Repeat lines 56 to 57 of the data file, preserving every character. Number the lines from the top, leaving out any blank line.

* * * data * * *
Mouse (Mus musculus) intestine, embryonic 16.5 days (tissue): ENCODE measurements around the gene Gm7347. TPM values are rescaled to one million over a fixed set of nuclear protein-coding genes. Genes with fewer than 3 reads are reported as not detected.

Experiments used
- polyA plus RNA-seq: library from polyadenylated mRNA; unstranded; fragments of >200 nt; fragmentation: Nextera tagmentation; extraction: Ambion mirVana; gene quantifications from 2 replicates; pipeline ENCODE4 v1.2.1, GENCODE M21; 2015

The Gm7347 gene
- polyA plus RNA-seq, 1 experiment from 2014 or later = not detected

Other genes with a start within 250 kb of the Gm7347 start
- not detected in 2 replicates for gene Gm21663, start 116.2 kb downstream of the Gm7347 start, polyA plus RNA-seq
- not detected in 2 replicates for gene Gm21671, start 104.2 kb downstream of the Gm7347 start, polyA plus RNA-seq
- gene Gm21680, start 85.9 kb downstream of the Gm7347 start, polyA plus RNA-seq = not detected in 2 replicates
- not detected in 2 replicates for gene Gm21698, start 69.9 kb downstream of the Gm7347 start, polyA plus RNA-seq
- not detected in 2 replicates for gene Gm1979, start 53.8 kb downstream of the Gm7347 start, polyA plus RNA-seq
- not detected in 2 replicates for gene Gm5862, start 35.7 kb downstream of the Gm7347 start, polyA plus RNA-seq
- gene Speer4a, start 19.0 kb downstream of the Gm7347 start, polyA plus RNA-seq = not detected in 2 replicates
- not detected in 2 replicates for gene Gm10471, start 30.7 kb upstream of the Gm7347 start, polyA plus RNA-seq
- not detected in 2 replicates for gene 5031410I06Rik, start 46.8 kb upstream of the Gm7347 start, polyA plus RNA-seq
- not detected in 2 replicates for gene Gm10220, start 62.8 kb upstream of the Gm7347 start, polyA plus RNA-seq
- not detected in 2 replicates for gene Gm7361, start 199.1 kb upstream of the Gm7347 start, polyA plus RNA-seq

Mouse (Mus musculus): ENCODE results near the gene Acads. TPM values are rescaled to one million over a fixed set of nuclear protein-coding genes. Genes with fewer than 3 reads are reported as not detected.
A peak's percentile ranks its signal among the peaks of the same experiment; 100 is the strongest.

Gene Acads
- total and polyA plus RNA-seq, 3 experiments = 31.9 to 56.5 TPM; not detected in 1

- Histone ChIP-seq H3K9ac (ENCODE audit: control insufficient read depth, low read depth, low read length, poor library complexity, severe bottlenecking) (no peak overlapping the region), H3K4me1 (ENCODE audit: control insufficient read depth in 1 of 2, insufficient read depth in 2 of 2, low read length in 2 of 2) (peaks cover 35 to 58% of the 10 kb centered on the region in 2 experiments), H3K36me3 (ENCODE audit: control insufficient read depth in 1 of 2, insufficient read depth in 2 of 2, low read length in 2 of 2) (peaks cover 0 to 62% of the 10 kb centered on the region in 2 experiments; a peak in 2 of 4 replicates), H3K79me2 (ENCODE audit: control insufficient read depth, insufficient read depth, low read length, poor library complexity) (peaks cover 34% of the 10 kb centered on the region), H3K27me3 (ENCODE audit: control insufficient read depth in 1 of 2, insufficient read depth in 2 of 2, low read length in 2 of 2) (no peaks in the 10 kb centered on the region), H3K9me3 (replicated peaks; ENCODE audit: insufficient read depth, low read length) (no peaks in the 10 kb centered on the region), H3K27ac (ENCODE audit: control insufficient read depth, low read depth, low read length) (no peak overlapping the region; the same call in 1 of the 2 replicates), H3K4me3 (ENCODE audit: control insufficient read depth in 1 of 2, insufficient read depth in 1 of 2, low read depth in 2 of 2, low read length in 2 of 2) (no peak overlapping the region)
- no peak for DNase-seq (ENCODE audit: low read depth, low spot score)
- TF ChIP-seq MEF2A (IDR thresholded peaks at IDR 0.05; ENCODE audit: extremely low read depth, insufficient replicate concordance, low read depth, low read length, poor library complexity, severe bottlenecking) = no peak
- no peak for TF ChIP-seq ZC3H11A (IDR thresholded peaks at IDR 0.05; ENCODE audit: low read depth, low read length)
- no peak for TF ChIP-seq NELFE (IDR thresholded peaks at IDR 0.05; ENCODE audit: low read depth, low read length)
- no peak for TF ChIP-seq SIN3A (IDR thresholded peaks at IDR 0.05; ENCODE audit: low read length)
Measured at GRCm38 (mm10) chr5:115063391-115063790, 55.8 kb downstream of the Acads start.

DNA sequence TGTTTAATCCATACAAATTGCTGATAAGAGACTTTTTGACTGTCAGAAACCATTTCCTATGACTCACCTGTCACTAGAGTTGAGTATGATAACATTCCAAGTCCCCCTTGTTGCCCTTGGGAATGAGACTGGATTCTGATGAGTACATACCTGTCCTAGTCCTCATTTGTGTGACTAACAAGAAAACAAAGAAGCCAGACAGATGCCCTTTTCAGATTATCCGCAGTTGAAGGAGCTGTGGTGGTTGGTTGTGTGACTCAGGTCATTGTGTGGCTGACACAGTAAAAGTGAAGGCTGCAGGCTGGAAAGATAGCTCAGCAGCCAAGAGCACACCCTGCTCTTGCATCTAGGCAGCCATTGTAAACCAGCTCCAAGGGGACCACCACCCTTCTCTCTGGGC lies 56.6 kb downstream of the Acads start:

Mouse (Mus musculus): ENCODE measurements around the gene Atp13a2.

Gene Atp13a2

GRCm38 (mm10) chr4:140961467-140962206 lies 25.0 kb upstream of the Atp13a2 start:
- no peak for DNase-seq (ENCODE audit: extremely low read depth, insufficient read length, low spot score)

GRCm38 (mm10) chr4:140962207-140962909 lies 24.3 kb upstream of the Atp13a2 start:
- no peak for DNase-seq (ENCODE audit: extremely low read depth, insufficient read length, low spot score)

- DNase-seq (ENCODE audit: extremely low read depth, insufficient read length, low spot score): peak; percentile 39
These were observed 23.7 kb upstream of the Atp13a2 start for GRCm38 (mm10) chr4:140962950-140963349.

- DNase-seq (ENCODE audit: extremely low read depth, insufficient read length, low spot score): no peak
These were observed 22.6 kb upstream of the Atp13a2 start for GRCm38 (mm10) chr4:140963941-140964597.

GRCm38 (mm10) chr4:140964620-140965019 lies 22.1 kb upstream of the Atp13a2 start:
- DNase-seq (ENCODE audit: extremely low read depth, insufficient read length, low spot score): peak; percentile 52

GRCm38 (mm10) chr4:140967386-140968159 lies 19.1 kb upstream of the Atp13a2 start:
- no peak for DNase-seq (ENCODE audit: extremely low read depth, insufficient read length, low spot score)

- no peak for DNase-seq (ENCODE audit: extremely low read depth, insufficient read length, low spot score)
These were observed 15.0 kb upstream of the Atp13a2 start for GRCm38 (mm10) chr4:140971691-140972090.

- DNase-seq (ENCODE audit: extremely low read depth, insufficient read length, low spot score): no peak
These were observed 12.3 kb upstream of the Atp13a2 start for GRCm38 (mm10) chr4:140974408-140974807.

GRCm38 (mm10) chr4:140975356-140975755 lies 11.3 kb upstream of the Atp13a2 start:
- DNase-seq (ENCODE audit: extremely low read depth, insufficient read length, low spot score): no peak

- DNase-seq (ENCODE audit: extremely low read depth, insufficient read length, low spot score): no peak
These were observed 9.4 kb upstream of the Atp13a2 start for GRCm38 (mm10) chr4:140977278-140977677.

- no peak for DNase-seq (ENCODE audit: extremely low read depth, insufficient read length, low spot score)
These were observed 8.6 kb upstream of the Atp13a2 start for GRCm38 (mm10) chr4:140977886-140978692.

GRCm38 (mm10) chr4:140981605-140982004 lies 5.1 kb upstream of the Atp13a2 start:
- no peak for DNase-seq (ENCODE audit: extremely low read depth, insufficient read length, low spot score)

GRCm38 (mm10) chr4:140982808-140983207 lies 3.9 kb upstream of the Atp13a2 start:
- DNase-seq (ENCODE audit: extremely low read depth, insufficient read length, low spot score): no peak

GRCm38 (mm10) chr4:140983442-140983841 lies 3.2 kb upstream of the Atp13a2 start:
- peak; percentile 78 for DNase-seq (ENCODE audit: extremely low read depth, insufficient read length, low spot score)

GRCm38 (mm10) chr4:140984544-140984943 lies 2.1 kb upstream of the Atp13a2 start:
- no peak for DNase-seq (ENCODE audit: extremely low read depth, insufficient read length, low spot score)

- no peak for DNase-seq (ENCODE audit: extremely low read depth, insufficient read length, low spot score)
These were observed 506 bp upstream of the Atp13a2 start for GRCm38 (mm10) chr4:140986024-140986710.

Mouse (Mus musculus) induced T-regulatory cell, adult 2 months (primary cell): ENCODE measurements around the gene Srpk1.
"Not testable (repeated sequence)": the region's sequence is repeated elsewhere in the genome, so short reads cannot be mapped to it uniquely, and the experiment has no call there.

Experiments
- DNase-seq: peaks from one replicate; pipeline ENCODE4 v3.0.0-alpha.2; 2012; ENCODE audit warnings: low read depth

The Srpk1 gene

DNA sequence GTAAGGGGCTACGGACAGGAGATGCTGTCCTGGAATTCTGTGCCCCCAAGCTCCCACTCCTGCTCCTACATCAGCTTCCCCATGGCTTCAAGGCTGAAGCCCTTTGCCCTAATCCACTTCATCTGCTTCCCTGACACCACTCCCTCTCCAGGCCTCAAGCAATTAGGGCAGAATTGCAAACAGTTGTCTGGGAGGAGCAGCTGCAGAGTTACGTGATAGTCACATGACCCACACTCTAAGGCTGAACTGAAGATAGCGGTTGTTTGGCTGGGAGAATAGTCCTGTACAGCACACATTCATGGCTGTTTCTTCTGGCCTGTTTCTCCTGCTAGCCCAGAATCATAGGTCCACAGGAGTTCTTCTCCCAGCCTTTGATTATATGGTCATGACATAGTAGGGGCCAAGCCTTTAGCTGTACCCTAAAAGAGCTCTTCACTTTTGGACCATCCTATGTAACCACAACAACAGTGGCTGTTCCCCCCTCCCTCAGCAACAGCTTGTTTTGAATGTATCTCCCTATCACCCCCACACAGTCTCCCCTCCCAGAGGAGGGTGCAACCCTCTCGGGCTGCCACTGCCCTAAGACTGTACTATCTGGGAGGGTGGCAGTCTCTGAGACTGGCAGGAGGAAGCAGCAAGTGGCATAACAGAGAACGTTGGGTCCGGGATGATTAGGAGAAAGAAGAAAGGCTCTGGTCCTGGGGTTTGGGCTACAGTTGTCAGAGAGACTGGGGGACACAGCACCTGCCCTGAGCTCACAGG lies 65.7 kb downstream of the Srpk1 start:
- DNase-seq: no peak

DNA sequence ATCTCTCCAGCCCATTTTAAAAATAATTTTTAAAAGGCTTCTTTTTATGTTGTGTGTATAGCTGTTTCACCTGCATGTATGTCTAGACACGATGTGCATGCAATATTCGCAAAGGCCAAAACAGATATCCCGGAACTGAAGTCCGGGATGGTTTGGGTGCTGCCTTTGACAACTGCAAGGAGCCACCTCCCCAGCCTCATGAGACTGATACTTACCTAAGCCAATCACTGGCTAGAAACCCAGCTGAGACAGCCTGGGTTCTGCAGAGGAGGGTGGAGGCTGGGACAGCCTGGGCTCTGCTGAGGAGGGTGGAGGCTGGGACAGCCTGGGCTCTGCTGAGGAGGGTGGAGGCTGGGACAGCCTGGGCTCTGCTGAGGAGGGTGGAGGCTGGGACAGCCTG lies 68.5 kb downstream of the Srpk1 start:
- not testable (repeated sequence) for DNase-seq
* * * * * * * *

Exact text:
GRCm38 (mm10) chr4:140982808-140983207 lies 3.9 kb upstream of the Atp13a2 start:
- DNase-seq (ENCODE audit: extremely low read depth, insufficient read length, low spot score): no peak